The recent collapse of a building in Pyongyang’s Phyongchon District has drawn attention to North Korea’s design and construction industry. The industry has undergone significant changes which may signal a long-term trend towards global norms.
Two days after the building’s collapse, Ma Won Chun, a reputable North Korean architect with experience in finance, was appointed to lead the new ‘Designing Department’ housed within North Korea’s National Defence Commission (NDC).
While it remains to be seen who will be punished for the building’s collapse, Pyongyang’s media response surprised many outside observers — the admission of fault was unusual. The official Korean Central News Agency (KCNA) broadcast self-critical apologies by North Korean officials. With something of this magnitude, the authorities had to get ahead of the story domestically. Rumours can spread nationwide and failing to address the outrage of the most important constituency — Pyongyang — could have been risky.
But the government’s response to the building’s collapse also seems to fit with a wider trend. Pyongyang appears to be strategically aligning its design and construction industry with global trends and norms. Ma’s appointment can also be seen as part of this trend. Some commentators have remarked that Ma’s appointment together with the creation of the new Designing Department could have been a direct response to the incident. If so, that would be an incredibly rapid response.
The organisational structure of the Designing Department, which consolidates the design and construction process and controls teams of soldier builders, is similar to the design-build project delivery system — a globally popular construction delivery method. This system calls for the management of design and construction by a single entity, which, in principle, can result in greater efficiency and better integration between different stakeholders in the project.
Other attempts at improving coordination in construction are apparent in organisational and technological changes.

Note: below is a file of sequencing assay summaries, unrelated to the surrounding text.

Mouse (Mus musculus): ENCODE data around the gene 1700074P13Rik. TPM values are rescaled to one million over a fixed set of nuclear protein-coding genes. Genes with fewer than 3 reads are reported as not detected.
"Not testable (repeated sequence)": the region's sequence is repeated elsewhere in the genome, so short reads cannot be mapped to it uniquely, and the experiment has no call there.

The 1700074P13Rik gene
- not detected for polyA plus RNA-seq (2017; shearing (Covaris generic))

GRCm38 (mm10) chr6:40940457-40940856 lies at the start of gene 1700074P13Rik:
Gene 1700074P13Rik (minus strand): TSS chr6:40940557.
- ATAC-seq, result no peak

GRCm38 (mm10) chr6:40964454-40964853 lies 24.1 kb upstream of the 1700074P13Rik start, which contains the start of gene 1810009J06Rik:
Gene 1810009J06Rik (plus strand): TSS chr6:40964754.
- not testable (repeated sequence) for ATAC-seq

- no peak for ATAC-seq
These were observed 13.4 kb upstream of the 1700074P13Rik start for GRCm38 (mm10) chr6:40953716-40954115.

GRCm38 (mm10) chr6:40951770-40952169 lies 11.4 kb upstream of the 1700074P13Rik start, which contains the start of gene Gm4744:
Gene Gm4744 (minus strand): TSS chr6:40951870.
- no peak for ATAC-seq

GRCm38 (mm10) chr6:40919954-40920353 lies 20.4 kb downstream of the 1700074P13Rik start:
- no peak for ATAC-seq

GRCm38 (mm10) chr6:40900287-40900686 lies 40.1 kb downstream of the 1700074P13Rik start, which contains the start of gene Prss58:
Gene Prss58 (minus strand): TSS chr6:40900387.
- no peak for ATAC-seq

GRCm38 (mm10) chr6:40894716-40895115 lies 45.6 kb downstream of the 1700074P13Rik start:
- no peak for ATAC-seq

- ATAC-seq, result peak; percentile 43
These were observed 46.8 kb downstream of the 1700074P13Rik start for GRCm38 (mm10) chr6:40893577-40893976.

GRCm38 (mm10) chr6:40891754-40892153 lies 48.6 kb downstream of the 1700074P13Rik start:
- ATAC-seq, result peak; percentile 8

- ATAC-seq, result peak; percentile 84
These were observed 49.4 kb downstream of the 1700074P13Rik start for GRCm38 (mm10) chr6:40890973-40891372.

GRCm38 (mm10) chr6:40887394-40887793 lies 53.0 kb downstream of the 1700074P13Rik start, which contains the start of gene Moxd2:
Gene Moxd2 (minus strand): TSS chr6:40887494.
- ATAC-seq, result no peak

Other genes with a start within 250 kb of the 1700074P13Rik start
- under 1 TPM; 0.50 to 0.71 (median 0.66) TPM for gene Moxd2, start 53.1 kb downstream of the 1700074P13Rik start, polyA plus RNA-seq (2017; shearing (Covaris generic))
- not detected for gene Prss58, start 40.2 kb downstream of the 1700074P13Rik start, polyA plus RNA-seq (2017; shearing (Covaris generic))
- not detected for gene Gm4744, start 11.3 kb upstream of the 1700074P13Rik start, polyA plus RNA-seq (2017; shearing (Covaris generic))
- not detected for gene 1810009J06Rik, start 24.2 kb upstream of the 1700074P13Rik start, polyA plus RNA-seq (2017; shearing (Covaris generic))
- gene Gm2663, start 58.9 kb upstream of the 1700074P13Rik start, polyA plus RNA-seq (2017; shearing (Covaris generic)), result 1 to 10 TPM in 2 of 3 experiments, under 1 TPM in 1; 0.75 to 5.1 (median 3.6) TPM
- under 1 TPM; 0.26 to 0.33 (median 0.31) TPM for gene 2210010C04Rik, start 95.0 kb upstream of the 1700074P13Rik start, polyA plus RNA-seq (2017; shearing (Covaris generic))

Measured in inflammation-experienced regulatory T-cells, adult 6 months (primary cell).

The dissolution of the Capital City Construction Commission in April, though believed to be politically motivated by Jang Song Thaek’s purge, has been important in removing the organisation’s overlapping functions with existing ministries.
Also, according to an architect during a Choson Exchange visit, the design and construction industry is experimenting with the process of Building Information Modelling (BIM), a tool for integrating construction information between different stakeholders of the project.
There is also a growing interest in design, as witnessed in the development of landmark projects, such as the Masikryong Ski Resort and Munsu Water Park. Another example is the elevation of Pyongyang University of Architecture to a ‘general university’ in November 2013, making it the fourth university in the country to enjoy this status. Several designers educated abroad have also been exposed to new design tools and knowledge that can be applied in North Korea.
So, what do these general trends and the appointment of Ma Won Chun as the leader of the Designing Department in the NDC mean for North Korea?
First, having a central authority preside over design and construction units in the country may reduce inter-ministry rivalry and improve the coordination, efficiency and quality of construction projects. This is especially important within the context of attracting foreign investors to develop North Korea’s new special economic zones. Perhaps more than political shifts at the top, what these investors are concerned with is the smooth delivery and quality execution of projects. This requires reliable, efficient and well-coordinated local partners on the ground.
Second, with the state´s increasing desire to develop tourism products, devoting more attention to design is important for creating a suitable environment and ‘experience’ for tourists, which are lacking in current resorts. The new department in the NDC seems to signal the growing importance of design at a strategic level. However, the success of its strategic goals will also need to be complemented bytraining and exposure to global design standards for people on the ground.
Although the Designing Department in the NDC is too new to be accurately evaluated, its creation and the appointment of Ma Won Chun seem to reveal that things are at least starting to move in the right direction for North Korea’s design and construction industry.
This article originally appeared on the East Asia Forum Website.